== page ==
Nov 19, 2019

How climate change threatens Superfund sites

Reproduced from a U.S. Government Accountability Office map; Map: Axios Visuals

A newly public federal report finds that 945 Superfund sites — around 60% of the nation's total — could be affected by sea-level rise, wildfires and other climate change-related harms.

Why it matters: The Government Accountability Office report warns of more frequent or intense events that damage the waste sites and "lead to releases of contaminants that could pose risks to human health and the environment."

What's next: The study by the congressional watchdog recommends, among other things, that EPA take steps to integrate climate into the Superfund program's risk and response planning.

But, but, but: EPA, in a response included with the report, pushed back against some of the suggestions.

A senior official writes that the program, under existing practices, "adequately ensure that risks and any effects of severe weather events, that may increase in intensity, duration, or frequency, are woven into risk response decisions" for the sites.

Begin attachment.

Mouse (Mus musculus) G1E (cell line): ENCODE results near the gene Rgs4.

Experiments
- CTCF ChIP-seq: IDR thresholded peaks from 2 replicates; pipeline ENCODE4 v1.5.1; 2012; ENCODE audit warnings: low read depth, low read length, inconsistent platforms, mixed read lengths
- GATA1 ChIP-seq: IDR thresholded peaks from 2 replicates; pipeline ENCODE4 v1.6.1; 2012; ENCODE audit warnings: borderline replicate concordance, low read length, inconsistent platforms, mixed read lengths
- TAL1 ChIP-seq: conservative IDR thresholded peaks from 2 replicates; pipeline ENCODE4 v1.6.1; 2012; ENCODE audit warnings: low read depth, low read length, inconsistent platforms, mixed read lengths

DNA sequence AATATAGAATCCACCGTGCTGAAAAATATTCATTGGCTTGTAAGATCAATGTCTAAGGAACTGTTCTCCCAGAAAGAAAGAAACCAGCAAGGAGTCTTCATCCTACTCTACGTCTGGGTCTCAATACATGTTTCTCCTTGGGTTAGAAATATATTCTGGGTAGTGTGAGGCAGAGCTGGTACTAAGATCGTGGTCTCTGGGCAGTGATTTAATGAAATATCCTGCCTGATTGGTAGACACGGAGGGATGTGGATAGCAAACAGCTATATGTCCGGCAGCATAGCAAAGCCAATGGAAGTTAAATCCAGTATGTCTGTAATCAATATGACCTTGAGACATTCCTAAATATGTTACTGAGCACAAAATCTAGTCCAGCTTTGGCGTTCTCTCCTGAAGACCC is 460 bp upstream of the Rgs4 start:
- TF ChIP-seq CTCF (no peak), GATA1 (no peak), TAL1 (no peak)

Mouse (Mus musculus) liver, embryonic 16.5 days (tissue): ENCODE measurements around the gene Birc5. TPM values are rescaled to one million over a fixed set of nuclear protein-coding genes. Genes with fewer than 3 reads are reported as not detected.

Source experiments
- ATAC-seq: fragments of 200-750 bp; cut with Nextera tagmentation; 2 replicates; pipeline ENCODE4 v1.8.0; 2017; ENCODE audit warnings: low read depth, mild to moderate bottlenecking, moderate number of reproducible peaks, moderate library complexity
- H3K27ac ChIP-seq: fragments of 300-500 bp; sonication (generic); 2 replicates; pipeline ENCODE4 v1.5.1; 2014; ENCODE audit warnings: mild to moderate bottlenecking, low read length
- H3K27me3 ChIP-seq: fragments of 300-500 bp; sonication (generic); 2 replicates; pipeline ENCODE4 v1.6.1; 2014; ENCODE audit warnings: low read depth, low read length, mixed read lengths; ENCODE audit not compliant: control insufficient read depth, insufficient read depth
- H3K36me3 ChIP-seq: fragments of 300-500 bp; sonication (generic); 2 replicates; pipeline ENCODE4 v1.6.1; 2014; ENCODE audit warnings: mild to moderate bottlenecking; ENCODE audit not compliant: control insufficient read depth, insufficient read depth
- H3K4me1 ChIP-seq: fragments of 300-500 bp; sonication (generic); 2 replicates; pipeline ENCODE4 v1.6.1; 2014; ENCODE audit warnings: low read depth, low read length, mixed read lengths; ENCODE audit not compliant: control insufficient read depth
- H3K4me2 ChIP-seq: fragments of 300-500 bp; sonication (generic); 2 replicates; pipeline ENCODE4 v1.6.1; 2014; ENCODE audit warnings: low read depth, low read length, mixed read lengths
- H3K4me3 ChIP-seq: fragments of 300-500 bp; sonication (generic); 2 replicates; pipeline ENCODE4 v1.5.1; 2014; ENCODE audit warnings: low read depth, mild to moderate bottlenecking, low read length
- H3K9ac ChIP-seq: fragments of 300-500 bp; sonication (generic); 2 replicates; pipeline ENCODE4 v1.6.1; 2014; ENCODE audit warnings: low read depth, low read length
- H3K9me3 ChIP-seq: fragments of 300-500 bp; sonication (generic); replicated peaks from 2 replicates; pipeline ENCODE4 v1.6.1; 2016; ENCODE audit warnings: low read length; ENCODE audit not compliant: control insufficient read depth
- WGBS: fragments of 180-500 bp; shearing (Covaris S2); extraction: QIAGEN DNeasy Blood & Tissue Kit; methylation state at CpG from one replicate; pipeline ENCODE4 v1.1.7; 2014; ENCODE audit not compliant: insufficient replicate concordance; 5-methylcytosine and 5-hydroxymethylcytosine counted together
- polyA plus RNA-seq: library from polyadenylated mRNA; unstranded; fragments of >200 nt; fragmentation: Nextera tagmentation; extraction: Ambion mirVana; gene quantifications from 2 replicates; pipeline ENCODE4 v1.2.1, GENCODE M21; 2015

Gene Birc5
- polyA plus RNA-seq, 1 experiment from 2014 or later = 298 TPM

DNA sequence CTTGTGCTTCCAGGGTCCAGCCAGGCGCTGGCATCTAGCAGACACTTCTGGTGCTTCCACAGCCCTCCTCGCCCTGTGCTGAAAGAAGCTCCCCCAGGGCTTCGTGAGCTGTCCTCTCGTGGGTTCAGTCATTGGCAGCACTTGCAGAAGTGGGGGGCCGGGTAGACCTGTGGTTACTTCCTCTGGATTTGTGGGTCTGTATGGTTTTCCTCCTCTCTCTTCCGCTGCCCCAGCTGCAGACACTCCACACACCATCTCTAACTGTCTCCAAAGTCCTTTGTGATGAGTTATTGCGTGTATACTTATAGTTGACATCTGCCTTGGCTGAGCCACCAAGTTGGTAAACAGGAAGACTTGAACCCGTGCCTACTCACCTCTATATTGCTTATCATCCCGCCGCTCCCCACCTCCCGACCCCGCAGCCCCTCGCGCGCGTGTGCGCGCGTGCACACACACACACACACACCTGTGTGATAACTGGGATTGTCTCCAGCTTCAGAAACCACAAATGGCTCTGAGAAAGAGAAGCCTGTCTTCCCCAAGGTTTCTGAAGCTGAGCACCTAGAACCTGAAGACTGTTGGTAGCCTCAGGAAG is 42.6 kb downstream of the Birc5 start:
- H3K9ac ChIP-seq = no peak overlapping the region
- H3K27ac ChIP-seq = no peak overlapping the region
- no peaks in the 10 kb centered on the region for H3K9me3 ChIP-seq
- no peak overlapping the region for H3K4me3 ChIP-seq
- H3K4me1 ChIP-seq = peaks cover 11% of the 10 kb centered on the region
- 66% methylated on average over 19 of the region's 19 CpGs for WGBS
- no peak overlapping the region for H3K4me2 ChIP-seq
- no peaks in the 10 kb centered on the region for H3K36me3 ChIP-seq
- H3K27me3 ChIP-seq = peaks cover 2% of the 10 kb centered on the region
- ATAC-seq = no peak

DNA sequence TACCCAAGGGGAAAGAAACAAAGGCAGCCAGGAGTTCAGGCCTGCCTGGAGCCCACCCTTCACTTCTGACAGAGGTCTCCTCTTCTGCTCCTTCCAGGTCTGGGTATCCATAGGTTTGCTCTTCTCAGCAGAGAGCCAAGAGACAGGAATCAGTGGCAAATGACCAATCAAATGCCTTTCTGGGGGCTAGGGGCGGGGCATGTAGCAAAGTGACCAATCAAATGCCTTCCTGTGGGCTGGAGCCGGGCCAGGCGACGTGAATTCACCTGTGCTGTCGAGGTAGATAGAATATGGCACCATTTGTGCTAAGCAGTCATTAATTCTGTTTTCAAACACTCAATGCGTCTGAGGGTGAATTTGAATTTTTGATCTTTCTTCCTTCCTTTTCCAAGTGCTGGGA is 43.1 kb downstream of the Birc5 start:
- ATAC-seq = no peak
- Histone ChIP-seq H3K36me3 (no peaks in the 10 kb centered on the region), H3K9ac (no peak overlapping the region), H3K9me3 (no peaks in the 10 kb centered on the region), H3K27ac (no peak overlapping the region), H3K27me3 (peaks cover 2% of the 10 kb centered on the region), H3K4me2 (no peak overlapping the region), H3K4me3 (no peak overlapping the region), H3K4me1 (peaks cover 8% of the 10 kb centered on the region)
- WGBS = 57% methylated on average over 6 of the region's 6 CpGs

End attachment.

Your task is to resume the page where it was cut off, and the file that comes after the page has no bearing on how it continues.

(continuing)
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Wireless' next challenge is climate change

Illustration: Sarah Grillo/Axios

Wireless companies whose networks are threatened by hurricanes, floods, fires and other extreme weather are rebuilding to withstand repeat disasters and factoring climate change into their long-term planning.

The big picture: While partisan disputes deadlock federal action on climate change, companies are preparing for it as a reality that is affecting their future services as well as their bottom lines.

Go deeperArrowNov 25, 2019

Why climate change is a defining issue for 2020

Photo Illustration: Sarah Grillo/Axios. Photo by J. Countess/Getty Images

Climate change is playing a larger — and more polarizing — role than ever before in a presidential election.

Why it matters: In the past, the topic barely registered with voters and candidates were less polarized. Today, all Democratic candidates are treating it as a crisis, with detailed plans and funding sources to address it, while President Trump ignores the problem and bashes those plans.

Go deeperArrowNov 25, 2019

What makes the 2020 election historic for climate change

Photo Illustration: Sarah Grillo/Axios. Photo: J. Countess/Getty Images

Climate change is playing a larger — and more polarizing — role than ever before in a presidential election.

Why it matters: In the past, the topic barely registered with voters and candidates were less polarized. Today, all Democratic candidates are treating it as a crisis, with detailed plans and funding sources to address it, while President Trump ignores the problem and bashes those plans.